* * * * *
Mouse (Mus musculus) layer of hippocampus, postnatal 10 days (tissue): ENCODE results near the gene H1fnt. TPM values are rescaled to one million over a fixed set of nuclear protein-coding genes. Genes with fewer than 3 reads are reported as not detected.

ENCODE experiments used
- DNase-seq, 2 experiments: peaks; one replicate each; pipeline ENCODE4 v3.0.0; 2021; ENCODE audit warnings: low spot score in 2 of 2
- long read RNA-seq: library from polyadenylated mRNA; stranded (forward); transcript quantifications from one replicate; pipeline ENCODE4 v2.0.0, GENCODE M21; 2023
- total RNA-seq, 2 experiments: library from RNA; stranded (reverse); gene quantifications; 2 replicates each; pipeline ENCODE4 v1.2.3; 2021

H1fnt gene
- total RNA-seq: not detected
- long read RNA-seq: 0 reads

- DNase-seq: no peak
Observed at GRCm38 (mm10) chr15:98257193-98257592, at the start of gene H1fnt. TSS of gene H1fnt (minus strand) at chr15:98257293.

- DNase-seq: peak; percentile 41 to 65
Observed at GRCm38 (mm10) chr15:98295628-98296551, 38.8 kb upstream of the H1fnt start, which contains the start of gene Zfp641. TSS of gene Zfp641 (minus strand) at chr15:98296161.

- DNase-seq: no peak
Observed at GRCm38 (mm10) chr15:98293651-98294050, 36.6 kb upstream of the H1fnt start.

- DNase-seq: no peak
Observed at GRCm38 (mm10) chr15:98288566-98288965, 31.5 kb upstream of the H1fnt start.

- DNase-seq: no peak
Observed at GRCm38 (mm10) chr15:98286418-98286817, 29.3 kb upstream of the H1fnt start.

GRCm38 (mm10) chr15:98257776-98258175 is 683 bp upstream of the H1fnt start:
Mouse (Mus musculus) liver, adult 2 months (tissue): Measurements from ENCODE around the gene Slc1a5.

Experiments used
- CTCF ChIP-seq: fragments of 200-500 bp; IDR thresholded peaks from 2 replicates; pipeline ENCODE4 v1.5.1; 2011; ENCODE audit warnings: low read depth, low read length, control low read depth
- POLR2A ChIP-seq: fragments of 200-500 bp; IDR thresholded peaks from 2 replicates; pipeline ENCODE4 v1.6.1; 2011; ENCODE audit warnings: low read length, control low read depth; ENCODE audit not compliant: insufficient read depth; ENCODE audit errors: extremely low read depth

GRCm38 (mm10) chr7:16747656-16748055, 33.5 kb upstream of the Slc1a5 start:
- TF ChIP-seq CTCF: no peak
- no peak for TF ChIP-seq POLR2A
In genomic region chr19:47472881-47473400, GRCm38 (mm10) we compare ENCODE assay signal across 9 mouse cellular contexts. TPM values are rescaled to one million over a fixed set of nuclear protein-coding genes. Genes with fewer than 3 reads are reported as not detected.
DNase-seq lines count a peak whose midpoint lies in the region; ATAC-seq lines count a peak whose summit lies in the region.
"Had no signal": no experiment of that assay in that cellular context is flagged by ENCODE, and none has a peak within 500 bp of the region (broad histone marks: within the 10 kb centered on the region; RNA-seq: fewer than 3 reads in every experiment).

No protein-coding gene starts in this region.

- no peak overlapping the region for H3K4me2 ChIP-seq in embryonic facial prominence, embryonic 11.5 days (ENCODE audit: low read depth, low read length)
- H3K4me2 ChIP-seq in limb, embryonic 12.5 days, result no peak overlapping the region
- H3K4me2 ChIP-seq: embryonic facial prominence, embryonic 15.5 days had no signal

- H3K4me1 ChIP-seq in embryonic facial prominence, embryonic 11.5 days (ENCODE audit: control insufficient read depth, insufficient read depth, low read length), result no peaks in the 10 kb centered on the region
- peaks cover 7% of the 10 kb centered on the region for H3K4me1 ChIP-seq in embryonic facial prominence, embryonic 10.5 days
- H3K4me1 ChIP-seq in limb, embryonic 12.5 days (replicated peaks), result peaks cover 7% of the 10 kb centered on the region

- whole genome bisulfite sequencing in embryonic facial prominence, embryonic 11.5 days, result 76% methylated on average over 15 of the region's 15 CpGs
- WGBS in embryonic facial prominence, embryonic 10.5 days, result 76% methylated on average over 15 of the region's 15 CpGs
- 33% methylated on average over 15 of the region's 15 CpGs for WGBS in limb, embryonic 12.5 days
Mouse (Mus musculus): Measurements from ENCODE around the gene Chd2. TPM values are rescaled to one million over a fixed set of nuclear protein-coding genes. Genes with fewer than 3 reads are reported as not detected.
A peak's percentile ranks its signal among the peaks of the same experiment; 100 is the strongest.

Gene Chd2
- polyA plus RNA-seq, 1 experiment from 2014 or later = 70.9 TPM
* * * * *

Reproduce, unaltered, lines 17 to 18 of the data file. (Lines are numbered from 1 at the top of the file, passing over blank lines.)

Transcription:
- DNase-seq: no peak
Observed at GRCm38 (mm10) chr15:98286418-98286817, 29.3 kb upstream of the H1fnt start.